Tobacco plants used to develop new rabies treatment

02/3/2013 | News-Medical.Net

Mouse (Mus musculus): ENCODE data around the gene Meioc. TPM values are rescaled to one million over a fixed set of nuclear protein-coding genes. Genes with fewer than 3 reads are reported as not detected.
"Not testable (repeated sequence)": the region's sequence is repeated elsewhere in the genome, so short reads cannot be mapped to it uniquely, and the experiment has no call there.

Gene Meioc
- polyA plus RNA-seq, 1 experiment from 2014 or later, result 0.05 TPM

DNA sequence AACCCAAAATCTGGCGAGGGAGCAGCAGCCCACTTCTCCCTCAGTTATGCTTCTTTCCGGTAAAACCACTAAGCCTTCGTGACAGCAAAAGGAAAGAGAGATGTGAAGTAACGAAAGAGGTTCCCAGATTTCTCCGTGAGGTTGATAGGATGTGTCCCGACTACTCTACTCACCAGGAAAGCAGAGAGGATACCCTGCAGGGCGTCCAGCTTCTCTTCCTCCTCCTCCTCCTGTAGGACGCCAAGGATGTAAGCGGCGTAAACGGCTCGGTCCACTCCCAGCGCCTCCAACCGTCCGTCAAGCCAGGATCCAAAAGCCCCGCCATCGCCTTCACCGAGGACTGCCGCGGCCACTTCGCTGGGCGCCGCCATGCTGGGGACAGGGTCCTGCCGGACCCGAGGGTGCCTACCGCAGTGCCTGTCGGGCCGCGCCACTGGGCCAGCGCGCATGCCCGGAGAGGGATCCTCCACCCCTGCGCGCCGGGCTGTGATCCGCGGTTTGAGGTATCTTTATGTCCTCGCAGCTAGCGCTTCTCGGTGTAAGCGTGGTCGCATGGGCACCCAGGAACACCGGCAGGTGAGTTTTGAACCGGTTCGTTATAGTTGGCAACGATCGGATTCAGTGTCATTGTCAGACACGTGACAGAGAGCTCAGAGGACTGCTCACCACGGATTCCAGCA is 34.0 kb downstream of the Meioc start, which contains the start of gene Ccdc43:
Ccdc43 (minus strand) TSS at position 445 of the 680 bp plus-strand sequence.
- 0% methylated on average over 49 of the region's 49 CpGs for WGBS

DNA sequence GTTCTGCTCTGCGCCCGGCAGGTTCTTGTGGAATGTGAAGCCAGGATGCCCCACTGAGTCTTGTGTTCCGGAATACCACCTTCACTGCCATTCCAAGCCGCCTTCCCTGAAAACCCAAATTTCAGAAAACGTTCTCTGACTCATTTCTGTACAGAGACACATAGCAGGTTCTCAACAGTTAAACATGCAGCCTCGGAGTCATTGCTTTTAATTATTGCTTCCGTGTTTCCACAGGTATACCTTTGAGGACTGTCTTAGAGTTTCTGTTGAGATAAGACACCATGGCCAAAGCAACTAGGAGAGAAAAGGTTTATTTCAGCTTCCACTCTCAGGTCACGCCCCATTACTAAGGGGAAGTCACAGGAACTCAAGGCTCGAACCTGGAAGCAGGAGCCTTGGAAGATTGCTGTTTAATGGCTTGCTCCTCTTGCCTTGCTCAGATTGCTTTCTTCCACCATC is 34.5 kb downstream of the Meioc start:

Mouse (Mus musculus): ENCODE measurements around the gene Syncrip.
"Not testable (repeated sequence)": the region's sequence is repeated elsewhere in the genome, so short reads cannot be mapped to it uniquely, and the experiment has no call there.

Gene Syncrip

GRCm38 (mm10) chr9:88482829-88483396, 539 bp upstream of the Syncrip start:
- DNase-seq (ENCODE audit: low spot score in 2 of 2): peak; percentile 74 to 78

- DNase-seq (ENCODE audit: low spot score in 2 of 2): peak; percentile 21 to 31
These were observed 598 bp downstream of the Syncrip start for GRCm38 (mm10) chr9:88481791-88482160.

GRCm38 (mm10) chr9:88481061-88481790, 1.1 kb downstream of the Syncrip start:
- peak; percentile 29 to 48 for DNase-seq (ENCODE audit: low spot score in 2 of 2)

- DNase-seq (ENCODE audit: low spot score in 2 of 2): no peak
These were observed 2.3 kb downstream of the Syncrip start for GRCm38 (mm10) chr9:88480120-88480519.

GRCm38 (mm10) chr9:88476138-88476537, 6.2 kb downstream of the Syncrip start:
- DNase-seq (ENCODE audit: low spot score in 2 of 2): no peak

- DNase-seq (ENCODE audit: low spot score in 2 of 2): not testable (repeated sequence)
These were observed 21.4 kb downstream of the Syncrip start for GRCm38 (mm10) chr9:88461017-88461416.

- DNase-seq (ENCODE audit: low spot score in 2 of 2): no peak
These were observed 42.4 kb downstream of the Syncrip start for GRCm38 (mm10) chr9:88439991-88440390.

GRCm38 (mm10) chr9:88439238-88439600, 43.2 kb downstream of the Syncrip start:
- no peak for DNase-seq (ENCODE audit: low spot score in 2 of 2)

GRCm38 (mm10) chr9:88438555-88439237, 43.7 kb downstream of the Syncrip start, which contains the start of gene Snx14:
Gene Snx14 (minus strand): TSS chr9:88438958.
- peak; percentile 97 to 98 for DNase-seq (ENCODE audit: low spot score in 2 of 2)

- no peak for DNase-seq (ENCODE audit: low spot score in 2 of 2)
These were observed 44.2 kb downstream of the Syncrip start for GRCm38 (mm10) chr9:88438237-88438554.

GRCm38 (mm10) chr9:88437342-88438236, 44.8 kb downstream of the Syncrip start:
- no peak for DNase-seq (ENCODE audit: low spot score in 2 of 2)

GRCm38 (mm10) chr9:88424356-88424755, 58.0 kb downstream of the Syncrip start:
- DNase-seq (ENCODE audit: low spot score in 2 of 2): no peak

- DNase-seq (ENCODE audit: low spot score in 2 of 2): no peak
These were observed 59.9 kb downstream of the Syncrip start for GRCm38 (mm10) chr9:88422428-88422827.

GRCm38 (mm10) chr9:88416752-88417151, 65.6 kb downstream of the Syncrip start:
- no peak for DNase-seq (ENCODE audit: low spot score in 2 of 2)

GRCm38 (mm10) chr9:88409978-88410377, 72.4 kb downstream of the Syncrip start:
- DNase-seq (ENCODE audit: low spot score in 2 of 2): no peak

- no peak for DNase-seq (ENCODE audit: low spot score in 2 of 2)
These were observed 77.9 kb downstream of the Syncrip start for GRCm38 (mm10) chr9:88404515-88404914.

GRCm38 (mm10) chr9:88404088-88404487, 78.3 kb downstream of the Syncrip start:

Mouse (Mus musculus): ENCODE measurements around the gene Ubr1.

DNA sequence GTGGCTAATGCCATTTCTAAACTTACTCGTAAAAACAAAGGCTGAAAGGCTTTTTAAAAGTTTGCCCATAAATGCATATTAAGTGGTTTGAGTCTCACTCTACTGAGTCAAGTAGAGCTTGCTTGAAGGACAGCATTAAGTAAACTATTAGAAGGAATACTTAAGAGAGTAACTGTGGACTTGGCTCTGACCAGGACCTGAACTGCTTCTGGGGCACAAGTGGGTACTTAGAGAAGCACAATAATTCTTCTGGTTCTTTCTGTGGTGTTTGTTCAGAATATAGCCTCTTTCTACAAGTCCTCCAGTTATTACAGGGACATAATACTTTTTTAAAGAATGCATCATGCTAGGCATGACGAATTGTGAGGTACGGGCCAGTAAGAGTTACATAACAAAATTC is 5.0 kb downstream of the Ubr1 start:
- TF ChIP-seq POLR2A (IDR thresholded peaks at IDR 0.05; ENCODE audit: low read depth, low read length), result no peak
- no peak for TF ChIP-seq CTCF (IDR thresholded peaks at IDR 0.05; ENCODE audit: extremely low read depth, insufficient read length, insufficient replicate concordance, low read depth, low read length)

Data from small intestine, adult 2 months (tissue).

In an attempt to create a more cost-effective treatment for people in impoverished countries who are infected with the rabies virus, researchers in London developed a monoclonal antibody to rabies using leaves of the tobacco plant. The antibody blocks the virus from adhering to nerve endings at the site of the initial bite. "An untreated rabies infection is nearly 100% fatal and is usually seen as a death sentence. Producing an inexpensive antibody in transgenic plants opens the prospect of adequate rabies prevention for low-income families in developing countries," said researcher Leonard Both.

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